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Published March 15, 2011, 05:54 PM

Manitoba Preparing Early For 2011 Flood Season

With 2009 levels projected for the area of Winnipeg and south to the border, the province has already invested $20 million in sandbags, new equipment and other flood fighting materials.

It's going to be a busy flood season in Manitoba, with rivers forecast to hit records levels.

"We're fighting this flood on numerous fronts: the Winnipeg River, the Saskatchewan River, the Assiniboine River, the Red River and the whole Lake Manitoba Basin. They are all charged and we could have record floods on all those rivers," said Manitoba Water Stewardship Executive Director Steve Topping.

With 2009 levels projected for the area of Winnipeg and south to the border, the province has already invested $20 million in sandbags, new equipment and other flood fighting materials.

"We are very much ahead this year. We know what was coming at us quite awhile ago, so we put the processes we normally do every year, we put those in motion two months earlier then we normally do," said Manitoba Emergency Measures Organization's Executive Director Chuck Sanderson.

Provincial flood officials say three flood outlets and ice jam prevention measures mean the city of Winnipeg is safe.

"We have three ice breakers called Amphibexs. They break ice in a channel of the river for Selkirk all the way north to Lake Winnipeg. It's about 28 kilometers of ice breaking," said Topping.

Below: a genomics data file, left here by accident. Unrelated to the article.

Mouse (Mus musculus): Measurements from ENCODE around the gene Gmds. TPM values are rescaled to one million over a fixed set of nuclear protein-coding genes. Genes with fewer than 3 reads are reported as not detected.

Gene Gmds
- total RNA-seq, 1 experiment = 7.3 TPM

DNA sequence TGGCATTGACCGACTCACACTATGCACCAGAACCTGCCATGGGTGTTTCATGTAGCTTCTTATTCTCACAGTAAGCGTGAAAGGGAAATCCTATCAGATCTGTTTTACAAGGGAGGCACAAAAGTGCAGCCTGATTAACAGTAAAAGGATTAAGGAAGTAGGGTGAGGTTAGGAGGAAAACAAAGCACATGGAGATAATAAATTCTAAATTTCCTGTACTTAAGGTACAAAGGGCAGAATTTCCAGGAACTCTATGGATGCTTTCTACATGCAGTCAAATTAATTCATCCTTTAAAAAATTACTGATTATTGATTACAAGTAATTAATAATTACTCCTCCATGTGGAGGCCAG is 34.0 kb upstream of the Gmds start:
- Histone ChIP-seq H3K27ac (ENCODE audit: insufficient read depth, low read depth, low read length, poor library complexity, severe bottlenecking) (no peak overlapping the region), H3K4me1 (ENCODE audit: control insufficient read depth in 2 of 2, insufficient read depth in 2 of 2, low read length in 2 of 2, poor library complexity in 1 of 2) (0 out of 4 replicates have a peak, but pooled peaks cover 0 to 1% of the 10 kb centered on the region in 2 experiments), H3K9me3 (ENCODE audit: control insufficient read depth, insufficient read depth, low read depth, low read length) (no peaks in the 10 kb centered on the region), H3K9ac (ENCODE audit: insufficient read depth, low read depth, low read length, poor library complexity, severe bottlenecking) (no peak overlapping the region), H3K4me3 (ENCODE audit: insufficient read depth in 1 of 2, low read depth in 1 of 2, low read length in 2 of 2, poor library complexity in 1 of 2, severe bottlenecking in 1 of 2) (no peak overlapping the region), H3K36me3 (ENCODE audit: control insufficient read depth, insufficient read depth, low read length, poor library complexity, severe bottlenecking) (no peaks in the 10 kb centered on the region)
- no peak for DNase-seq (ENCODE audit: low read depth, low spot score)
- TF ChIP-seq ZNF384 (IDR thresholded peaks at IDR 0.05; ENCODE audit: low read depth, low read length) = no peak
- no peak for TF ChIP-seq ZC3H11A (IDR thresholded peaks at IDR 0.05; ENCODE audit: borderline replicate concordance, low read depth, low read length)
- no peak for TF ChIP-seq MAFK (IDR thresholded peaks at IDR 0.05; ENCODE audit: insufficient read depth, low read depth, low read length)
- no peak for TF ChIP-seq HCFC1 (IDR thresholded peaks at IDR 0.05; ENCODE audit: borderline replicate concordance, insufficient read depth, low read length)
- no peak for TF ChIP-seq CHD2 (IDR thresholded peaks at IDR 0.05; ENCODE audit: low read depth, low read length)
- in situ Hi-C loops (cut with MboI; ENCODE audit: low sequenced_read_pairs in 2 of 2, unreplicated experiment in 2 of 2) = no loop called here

But outside of the city, the provincial government of Manitoba has spent nearly a billion dollars to save cities and homes.

"Outside the city of Winnipeg, we have done a substantial amount of work raising homes on pads or putting ring dikes up around farm yards or relocating them into non-flood prone areas like a community ring dike 1,780 homes South of Winnipeg protected to to the 1997 + 2 flood level," said Topping.

Cities outside Winnipeg are more worried about overland flooding closing down highways. But for now, the Province is keeping a close eye on river levels.

"We monitor those levels 24/7 those levels are always being monitored and being updated daily and that information is passed down to the municipalities to the emergency coordinators all the way down the river and all over the province," said Sanderson.

At the worst, Manitoba is preparing for 1997 flood levels.

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